Richard Briers has died aged 79. The actor revealed earlier this year that he had been diagnosed with emphysema five years ago.
Arguably still most famous for his role in the hugely popular 1970s BBC sitcom The Good Life, in which he starred opposite Felicity Kendal, Briers enjoyed a successful acting career spanning more than five decades that saw him star in numerous projects both on stage and screen.
The London-born actor trained at RADA and first worked with the Liverpool Repertory Company and Belgrade theatre before making his West End debut in 1958 in Gilt And Gingerbread.
Other appearances soon followed, with the actor boasting numerous credits on the London stage including Relatively Speaking, in which he starred alongside Michael Hordern and Celia Johnson, Uncle Vanya, innovative theatre company Complicité’s The Chairs, Bedroom Farce and, most recently, 2010’s London Assurance at the National Theatre.
Briers was also a critically acclaimed Shakespearean performer and was a member of Kenneth Branagh’s Renaissance Theatre Company. His time with the company saw him play King Lear on stage and the actor also appeared in Branagh’s films Henry V, Much Ado About Nothing and Hamlet.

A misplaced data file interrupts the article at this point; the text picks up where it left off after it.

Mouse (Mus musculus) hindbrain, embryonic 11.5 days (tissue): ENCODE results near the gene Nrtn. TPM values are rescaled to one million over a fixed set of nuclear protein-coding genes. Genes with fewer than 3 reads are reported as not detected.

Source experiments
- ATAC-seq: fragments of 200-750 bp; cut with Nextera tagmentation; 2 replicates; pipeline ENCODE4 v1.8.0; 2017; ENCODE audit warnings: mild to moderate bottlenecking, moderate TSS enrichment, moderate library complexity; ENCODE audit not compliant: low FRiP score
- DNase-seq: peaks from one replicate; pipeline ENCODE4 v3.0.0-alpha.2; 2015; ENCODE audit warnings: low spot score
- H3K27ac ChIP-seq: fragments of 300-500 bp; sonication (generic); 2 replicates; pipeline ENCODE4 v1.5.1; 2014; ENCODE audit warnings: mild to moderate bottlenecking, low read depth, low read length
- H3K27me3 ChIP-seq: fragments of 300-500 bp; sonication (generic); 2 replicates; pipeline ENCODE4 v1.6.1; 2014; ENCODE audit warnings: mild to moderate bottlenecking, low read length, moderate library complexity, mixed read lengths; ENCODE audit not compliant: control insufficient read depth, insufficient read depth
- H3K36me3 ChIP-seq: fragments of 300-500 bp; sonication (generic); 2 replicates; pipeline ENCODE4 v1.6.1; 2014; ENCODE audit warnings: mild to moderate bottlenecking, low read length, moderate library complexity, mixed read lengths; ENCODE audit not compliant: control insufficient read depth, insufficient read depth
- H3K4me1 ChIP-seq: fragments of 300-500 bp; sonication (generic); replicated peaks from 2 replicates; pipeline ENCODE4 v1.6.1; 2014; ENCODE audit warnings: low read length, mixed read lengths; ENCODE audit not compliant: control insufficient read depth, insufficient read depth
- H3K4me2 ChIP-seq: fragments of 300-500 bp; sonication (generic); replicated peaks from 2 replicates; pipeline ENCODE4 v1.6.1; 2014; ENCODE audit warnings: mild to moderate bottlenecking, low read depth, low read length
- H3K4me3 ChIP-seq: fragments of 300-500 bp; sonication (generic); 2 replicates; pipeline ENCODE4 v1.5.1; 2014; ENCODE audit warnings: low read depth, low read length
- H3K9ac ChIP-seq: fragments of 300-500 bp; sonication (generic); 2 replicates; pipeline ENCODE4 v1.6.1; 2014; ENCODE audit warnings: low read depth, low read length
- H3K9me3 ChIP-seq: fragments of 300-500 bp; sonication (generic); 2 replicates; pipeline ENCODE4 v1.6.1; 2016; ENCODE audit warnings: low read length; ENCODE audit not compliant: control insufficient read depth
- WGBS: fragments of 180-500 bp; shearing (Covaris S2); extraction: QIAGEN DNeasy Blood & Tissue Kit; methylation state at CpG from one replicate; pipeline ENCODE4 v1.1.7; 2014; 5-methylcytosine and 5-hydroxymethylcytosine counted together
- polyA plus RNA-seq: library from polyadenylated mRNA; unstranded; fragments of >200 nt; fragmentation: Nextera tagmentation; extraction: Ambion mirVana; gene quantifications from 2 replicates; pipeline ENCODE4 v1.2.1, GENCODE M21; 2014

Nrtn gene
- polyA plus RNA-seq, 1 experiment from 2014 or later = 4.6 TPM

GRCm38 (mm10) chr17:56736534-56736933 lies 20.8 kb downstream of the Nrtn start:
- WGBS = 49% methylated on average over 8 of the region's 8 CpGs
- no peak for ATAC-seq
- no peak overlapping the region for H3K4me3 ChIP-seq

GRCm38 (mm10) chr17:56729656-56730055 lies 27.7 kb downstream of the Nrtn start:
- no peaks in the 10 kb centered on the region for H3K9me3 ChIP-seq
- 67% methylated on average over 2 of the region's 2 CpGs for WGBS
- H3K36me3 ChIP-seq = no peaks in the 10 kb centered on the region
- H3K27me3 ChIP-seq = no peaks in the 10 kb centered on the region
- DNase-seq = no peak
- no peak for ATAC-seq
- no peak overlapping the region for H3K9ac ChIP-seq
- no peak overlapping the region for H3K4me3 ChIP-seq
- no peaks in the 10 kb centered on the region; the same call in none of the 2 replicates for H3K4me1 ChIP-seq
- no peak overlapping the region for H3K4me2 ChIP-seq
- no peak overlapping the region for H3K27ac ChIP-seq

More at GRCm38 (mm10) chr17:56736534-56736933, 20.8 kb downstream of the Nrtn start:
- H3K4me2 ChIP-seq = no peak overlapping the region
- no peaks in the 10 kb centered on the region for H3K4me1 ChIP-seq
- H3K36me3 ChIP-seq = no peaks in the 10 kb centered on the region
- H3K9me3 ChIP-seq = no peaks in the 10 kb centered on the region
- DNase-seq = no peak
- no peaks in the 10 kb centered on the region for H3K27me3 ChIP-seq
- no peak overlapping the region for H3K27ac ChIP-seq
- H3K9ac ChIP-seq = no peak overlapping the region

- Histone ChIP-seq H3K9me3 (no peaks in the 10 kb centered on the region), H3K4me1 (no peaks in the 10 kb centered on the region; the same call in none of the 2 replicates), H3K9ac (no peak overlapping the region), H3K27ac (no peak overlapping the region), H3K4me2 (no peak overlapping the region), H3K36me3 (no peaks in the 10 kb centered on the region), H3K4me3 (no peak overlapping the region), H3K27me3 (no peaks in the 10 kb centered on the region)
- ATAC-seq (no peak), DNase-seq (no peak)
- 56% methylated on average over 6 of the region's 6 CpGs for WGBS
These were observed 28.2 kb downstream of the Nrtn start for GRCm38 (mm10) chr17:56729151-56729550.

Briers continued to work on screen until recent years, with stints in long-running television shows Ever Decreasing Circles and Monarch Of The Glen, and appearances in numerous shows including Dad, Inspector Morse, Midsomer Murders, New Tricks, Extras and Torchwood. He was also a well-known voice to children of the 70s as the narrator of the animated show Roobarb and, for those of more recent generations, the voice of Bob The Builder characters.
Briers, who was awarded an OBE in 1989 for services to the arts, was married to fellow actress Ann Davies with whom he had two daughters.